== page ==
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Rights Of Access Over Private Brick Weave Drive

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Minnotheminx | 21:45 Wed 01st May 2013 | Property
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Hi

We bought our house 3 years ago which is situated in a brick weave cul-de-sac of 5 properties. We own the brickweave drive and it appears on our title but all 5 properties have rights of access over it. One of the neighbours backing onto the driveway has had a gate put into his back fence and claims he has access rights dating back 38 years. We have requested that he shows us the paperwork which proves this as he is adamant he will not pay into the maintenance fund for the drive that all 5 properties in the cul de sac do. He has had readimix lorries, delivery lorries, diggers, everything down the driveway.

Does anyone know if I can find out any other way as to whether he really does have rights or whether he gave the builders a back hander to put the gate in which is what we suspect?

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Could you do a drawing?
He can't now create a right which hasn't existed,obviously. I'd tell him that he has no right, and certainly would not invite him to contribute because that suggests that you are acknowledging that he has a right and you are merely asking him for his share, due in consequence of his exercising it..Even if there was once such a right, not dependent on his ownership of the land on which the path is; which that is clearly not a claim he can now make, you being shown as the owner; he would need to show some legal deed, some right granted in the conveyance to him, and/ or that it is a right which he has exercised continuously, more or less, and its not some theoretical, fanciful right. The technical term for such a right is an easement. He would, in any case, have to show that he has an easement established which allows the passage of, and use by, readimix lorries and the like; an easement might only be for passage on foot for example

A solicitor's letter, telling him that he has no such right, he is trespassing on your land, and if he continues to do so, you will feel the need for to apply an injunction in court to stop him, and additionally and in the meantime , you will hold him liable and claim damages for all such harm to the drive which his misuse has occasioned, should produce satisfaction. Take a solicitor's advice; I suspect you will find that that is a course which is professionally advised
Incidentally, were your 5 houses built after his? Your house, bought three years ago should be on the Land Registry; the other four may well be, too. What does that record show? If there was such an easement to your neighbour's benefit, that will be shown on the record. If it isn't, then your neighbour will have difficulty getting any such claim recognised, since rights of this nature , if existing should be shown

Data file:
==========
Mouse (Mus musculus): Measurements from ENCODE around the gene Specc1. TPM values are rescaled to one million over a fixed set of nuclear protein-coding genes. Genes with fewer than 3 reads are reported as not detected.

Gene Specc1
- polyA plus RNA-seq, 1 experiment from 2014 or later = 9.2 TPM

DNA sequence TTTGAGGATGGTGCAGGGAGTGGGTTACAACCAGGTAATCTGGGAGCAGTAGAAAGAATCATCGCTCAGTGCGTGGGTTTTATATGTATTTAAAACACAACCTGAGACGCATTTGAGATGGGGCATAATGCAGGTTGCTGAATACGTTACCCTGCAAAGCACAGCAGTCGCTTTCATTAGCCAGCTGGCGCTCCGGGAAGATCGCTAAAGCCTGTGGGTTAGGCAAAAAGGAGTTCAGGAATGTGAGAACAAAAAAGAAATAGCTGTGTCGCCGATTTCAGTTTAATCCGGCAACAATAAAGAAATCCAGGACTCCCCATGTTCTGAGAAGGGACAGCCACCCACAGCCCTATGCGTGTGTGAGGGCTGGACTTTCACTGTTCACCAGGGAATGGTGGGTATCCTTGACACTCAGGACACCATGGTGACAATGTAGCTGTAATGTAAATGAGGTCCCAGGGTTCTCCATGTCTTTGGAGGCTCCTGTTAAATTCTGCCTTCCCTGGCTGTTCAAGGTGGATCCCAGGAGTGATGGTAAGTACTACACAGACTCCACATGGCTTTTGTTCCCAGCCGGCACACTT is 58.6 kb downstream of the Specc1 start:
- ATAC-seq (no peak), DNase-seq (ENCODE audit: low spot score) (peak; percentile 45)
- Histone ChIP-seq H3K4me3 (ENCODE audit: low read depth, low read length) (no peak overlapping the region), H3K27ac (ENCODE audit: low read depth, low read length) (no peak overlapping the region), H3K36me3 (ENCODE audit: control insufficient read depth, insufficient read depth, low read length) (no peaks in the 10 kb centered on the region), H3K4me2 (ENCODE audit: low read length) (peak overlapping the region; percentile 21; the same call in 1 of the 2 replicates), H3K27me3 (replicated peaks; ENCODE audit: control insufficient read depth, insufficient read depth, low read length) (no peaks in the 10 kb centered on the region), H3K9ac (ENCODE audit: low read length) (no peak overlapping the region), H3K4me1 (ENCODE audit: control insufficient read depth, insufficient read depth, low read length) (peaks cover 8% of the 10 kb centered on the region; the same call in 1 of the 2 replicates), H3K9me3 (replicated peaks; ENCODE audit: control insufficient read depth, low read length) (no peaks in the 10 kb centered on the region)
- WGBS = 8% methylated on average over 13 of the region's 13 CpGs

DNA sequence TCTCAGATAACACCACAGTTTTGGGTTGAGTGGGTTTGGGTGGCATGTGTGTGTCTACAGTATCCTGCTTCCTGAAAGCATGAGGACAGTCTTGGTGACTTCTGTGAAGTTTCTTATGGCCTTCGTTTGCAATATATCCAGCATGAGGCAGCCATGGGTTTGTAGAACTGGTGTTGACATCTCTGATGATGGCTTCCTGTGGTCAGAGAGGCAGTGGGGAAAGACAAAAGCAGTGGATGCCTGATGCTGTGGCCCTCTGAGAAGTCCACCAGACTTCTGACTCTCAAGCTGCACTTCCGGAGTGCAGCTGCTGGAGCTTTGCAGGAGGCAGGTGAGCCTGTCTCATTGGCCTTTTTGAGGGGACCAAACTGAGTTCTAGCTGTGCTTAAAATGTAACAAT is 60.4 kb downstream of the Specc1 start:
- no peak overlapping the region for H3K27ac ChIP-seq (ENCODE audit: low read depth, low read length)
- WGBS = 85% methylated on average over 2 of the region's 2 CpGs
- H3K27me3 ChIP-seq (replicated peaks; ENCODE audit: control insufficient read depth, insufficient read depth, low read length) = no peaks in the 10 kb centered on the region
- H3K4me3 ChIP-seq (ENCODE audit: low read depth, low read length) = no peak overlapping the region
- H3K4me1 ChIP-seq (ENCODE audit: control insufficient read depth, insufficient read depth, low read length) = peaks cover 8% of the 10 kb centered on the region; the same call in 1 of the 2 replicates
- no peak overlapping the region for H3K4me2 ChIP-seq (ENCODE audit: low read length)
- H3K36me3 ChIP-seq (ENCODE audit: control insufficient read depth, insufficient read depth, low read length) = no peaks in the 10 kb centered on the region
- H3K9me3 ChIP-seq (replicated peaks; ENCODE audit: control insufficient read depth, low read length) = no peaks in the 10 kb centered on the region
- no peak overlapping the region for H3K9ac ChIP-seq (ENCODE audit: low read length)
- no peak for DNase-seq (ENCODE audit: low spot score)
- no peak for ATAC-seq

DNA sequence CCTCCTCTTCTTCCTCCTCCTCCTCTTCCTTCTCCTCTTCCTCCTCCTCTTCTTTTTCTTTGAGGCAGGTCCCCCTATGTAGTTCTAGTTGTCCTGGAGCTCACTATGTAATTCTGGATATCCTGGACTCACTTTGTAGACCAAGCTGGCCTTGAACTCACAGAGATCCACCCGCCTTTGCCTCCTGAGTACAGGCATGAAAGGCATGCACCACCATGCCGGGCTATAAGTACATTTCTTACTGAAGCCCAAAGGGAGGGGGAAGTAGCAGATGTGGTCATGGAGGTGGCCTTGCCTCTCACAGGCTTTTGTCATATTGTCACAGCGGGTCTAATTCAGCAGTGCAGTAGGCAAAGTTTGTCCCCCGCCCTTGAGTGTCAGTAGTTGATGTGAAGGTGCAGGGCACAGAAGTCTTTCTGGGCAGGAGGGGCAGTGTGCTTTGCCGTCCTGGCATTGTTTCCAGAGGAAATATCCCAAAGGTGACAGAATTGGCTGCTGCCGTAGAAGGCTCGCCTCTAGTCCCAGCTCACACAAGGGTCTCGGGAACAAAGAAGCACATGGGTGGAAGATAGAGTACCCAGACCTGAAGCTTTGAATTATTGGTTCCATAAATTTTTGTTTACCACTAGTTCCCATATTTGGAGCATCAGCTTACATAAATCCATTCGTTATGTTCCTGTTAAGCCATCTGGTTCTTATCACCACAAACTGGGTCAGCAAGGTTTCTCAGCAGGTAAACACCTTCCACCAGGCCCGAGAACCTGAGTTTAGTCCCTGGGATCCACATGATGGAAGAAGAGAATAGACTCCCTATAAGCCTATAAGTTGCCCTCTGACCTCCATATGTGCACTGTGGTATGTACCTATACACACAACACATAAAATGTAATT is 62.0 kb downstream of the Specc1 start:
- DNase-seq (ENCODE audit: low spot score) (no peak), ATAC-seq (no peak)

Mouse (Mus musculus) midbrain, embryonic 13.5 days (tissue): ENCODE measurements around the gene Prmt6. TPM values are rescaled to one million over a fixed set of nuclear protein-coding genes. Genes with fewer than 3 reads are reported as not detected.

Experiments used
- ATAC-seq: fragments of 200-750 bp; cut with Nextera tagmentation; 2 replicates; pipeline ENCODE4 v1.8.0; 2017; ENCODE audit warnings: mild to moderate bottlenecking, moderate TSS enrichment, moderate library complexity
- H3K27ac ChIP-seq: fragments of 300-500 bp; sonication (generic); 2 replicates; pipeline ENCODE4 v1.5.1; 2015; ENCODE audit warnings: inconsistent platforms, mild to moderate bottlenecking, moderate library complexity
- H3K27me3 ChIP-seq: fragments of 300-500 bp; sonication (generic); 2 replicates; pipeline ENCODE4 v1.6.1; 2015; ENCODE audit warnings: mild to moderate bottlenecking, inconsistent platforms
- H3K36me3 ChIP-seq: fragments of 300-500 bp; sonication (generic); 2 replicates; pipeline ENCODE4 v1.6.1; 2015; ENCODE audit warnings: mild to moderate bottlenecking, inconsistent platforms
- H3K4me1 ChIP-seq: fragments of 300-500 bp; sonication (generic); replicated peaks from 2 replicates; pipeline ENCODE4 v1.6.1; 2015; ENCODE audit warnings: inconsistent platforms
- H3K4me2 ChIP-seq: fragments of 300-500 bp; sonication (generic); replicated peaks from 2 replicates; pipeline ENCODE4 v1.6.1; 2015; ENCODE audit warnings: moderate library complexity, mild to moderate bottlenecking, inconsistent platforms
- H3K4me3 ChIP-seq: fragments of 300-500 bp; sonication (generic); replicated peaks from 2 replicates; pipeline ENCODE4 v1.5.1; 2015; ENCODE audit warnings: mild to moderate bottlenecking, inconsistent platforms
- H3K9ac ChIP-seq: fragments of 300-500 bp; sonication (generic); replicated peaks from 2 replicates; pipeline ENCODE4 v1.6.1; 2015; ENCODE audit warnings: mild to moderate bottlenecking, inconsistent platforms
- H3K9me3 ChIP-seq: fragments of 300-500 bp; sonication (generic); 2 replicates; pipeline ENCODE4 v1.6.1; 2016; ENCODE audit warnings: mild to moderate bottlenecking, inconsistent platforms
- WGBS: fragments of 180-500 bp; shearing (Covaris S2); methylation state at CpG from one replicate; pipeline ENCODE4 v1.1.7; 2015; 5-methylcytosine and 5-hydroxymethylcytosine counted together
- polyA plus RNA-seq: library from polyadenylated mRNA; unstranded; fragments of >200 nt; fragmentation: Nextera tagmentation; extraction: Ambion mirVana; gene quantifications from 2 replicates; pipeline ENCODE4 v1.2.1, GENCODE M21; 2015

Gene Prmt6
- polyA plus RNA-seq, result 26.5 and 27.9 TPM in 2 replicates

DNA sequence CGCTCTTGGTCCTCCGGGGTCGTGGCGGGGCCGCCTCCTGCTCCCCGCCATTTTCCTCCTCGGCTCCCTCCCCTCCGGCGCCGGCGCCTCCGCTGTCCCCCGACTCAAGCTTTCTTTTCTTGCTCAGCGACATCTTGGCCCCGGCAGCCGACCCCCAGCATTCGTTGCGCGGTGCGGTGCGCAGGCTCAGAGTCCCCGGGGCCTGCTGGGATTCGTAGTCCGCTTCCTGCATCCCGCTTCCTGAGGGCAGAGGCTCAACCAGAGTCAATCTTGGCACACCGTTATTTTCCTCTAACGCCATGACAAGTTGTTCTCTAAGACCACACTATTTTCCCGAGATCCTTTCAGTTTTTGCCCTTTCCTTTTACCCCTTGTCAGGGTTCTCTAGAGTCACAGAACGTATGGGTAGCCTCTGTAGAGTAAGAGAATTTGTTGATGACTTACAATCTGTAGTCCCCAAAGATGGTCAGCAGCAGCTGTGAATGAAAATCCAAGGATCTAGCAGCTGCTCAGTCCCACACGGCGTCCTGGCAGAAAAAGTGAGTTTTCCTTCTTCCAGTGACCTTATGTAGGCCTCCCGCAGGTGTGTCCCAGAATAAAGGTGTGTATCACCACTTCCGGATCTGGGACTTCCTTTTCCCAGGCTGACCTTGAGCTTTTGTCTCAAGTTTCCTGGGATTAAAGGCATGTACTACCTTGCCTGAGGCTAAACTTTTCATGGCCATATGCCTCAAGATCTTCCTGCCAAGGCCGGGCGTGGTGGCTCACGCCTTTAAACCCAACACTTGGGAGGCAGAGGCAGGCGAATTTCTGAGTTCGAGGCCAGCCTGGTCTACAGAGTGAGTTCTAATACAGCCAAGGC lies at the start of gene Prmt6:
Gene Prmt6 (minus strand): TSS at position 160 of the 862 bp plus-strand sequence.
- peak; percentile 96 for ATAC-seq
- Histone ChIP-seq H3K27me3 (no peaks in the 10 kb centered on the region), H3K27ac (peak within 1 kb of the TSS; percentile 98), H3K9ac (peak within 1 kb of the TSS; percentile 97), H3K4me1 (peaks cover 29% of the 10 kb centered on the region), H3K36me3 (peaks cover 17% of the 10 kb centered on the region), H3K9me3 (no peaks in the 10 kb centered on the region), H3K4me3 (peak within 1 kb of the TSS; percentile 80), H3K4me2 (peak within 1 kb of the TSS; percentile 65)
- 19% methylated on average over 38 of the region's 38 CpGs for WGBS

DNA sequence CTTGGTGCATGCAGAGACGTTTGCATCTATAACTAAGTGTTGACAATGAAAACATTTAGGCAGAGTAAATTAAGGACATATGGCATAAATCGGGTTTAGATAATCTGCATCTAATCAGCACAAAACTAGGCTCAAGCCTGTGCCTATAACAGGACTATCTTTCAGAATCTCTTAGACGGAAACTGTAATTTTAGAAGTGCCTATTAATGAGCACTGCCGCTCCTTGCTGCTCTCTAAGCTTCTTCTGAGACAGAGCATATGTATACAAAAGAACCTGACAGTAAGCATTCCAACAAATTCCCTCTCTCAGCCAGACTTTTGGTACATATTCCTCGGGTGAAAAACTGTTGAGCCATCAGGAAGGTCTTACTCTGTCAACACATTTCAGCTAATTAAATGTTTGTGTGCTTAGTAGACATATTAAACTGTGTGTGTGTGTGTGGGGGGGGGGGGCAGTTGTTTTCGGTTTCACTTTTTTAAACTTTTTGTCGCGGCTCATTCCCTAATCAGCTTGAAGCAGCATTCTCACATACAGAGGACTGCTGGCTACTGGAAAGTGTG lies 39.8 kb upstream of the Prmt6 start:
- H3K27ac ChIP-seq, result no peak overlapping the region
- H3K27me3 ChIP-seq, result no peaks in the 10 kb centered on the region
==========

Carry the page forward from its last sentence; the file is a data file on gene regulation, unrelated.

Agree with Fred. Get onto the Land Registry website (the proper one - not the mickey-mouse ones that purport to be a Government site) and download both your LR land title and also that of your neighbour claiming this right. It would be in the wording. Armed with that you can challenge him.

If it isn't there, you could advise him that you will be erecting a fence adjacent to his gate but on your land boundary. This obviously would block him accessing from his land onto your brick weave.
As others have said. Land registry here: http://www.landregistry.gov.uk/public/online-services
If you click on (view example) it will give you an idea of the info you will receive.
Yes, as Bmate says, if his land is registered and no such easement or right appears on his LR entry, that's an end to it, in reality. It might not be registered; if he's owned it for many years it might well not be. However, if such a right ever existed AND it is still valid, not having been extinguished in some way, it would appear when your property was first registered. That's because general searches are done, looking for such things, when your land was bought by you and registered. It would turn up somewhere in the legal documents relating to your land, for a start, that is the conveyancing and related documents which existed before your land was registered.

Good luck ! I suspect you'll still need a solicitor to help you, if only to write a letter. Your neighbour may happily ignore you, but he won't be so casual after that arrives
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Thank you for your responses. I assumed this would be the case. One neighbour has already had a quote from a solicitor which was £300 for 30 minute consultation and draft letter plus £700 to actually send said letter! I'm thinking may be the 5 properties need to form some kind of management committee and split any legal costs as all 5 properties will benefit from this being brought to a conclusion. One neighbour has already lost a house sale through a cautious purchaser on a second viewing.
Blimey, Minno, my solicitors only charge £300 an hour for a full partner's time, and that's one of the biggest firms in East Anglia (Norwich, Cambridge offices, about twenty departments etc). The big London City firms don't charge £600 an hour often. You'd better discover how he or she is costing this.. If they're costing in time in researching a difficult title, then £1,000 could be justified. All solicitors are required, under professional rules, to give clients their rates per hour etc before the solicitor is finally instructed.

You need a litigator with grounding in land law and conveyancing. Big firms like mine even have a specialist agricultural land department, with a litigator, but any very experienced land law solicitor will do for this.
Question Author
I'm based in Cambridgeshire Fred. Am I allowed to ask the name if this firm? :o)

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